What is a hammertoe?

A hammertoe is a toe that is contracted. There are 2 forms of hammertoes; flexible or rigid. The rigid hammertoe is fixed and cannot be returned to a straight toe. A flexible toe can be placed back into its normal alignment.

two feet with advanced hammertoes

Why do hammertoes develop?

Contracted hammertoes develop for one reason – a mechanical over-powering of the tendons on the toes. There are very powerful tendons that attach to the top or bottom of the toes. Some conditions force one set of tendons, the ones on the top or the bottom, to pull a stronger force than the other set. The tendons on the top of the toes are called extensor tendons and the ones on the bottom are flexors. They flex or extend the toes.

So, why is there a situation where one set of tendons overpowers the other?

The answer always goes to the alignment of the bones of the feet. The most common cause for a contracted toe is called “flexor stabilization hammertoe.” This is associated with a foot structure that is in a weakened or what is called over-pronation. The exact reasoning why an over-pronating foot leads to this type of a hammertoe has really never been explained, except to say that the flexor tendons are pulling with a stronger force than the extensor tendons. Eventually, what used to be a straight toe becomes a bent toe, and what was a flexible bent toe, eventually becomes a rigid bent toe.

It is very important to know the underlying cause of the formation of a hammertoe.

It’s like having a flat tire on your car or bike. The flat tire is the symptom, the thing you see, or experience. There is an underlying cause for that flat tire. If you just fill-up the tire with air without fixing the underlying cause, the hole in the tire, the tire will go flat again. It seems so obvious, but the medical community only likes to focus their attention on treating symptoms. Little attention is focused on fixing the underlying cause.

Here is the real reason why flexor stabilization hammertoes occur.

It begins when the ankle bone partially dislocates on the heel bone. This leads to a prolonged weakening of the joints within the foot. The foot is in a weakened pronated position, rather than a strong supinated position. This creates instability within the joints of the foot.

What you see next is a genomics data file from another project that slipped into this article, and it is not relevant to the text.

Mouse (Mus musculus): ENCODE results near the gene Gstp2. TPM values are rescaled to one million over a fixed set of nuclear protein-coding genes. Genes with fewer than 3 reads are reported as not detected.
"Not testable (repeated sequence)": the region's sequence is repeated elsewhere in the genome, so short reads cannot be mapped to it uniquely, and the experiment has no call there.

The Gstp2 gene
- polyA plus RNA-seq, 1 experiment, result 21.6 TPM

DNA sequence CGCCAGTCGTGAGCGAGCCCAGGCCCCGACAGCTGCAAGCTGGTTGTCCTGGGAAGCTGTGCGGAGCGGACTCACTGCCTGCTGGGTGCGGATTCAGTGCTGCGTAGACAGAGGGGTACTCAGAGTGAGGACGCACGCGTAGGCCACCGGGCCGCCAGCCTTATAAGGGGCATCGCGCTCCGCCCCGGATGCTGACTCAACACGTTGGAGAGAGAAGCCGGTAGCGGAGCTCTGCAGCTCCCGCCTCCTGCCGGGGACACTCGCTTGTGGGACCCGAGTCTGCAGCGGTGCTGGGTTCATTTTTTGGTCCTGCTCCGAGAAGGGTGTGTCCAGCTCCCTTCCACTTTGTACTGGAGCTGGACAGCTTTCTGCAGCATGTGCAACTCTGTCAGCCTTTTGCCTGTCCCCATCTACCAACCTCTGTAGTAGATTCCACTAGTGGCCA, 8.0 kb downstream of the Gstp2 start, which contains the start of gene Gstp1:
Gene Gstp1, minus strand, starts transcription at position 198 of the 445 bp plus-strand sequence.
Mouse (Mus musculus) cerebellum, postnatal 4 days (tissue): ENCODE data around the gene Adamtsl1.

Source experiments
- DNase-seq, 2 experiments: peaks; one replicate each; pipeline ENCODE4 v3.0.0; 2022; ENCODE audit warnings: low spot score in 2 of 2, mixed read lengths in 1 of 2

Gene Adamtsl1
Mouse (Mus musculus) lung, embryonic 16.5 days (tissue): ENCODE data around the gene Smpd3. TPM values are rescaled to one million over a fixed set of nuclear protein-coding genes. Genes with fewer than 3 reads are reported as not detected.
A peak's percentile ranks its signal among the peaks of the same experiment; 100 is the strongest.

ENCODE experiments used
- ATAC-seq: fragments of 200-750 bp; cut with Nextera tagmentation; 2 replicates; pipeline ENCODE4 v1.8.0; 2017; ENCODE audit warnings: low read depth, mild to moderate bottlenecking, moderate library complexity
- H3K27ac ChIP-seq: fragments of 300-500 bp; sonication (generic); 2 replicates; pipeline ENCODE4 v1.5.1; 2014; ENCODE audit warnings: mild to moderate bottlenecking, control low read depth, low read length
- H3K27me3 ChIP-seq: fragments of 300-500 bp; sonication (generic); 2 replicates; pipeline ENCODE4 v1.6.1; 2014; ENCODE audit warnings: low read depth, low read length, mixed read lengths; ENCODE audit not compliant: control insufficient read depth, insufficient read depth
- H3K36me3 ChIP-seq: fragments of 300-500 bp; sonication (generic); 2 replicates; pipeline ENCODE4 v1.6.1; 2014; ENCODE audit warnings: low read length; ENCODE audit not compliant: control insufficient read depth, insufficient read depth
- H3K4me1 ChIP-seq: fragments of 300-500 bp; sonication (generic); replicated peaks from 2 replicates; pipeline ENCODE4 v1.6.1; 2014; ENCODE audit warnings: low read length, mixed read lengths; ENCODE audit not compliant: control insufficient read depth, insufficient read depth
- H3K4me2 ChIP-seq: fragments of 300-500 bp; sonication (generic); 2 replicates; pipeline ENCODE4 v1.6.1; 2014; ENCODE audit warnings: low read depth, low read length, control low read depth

Ligaments are amazing structures that connect from one bone to another.

They have neurosensory detectors that sense strain. Instability within the joint strains the ligament and the sensors are activated. Just like turning on a light switch, the light bulb shines. The switch from the sensors in the ligament sends a signal to the spine that extra support to the joints of the foot is needed. So, the spine sends a signal to the muscles that support that joint with instability to contract. In this case, the flexor muscles are the ones forced to contract. A force happens from the area where the tendon inserts into the toe, pulling the toe back to the heel. The extensor muscles are not contracting and that’s why the balance of tendons pulling on the toes become imbalanced.

This excessive pronation joint instability issue only occurs when standing, walking, or running.

The more active you are, the more contraction there is of the flexor muscles pulling on the toes. Walking is the most common conscious activity of the body. We continue to walk, day after day, and that is why hammertoes never go away but get progressively worse.

Why are hammertoes a “bad thing”?

Contracted bent toes are more than a cosmetic issue. Yes, they can cause pain while wearing shoes or limit the kind of shoes you can wear, but there is a much bigger issue that could happen later in life. Many people develop numbness in their toes. Now we have a potential disaster waiting to happen. The combination of a contracted, numb toe could lead to the development of an ulcer to the toe. The ulcer could quickly lead to bone infection and amputation of the toe. We are not trying to use scare tactics and not everyone with hammertoes has this issue.

What is the best form of treatment?

The best form of treatment is to eliminate the underlying imbalance between the extensor and flexor tendons. Applying a pad to the toe or even wearing wider or open-toed shoes is not a treatment. They are subtherapeutic forms of treatment – the contracted toe will continue to get worse. Millions of toes are operated on every year in an attempt to straighten the toe. Surgeons will cut tendons of the toe and remove a section of the joint. The surgeon will be very pleased because the toe will look straight. The only issue is that the underlying cause of the hammertoe is still present. The ankle bone is still partially dislocating on the heel bone. The joint instability within the foot is still present and the ligaments are still sending the signal to the spine to cause the flexor muscles to contact. It is just a matter of time until the surgically realigned toe becomes a hammertoe again. That’s because the cut tendons will heal back together and the muscle will once again aggressively pull the toe out of alignment. Many surgeons will then insert a toe implant, wire or screw, in an attempt to fuse the joint to straighten the toe. The biggest problem is that there is still a pretty good chance that the toe will bend again. The bottom line, it is important to fix the underlying cause, and the sooner the better. Imagine if the ankle bone was stabilized on the heel bone with HyProCure early in life. The tendons will be pulling on the toes in a balanced manner. The person would not have had all of the potential issues associated with those hammertoes. No published evidence proves HyProCure will straighten your toes, but this is a comment that has been told to us. It also makes perfect sense. If the ligaments don’t get strained, then the strain sensor is not activated and the flexor muscles are not having to contract excessively.

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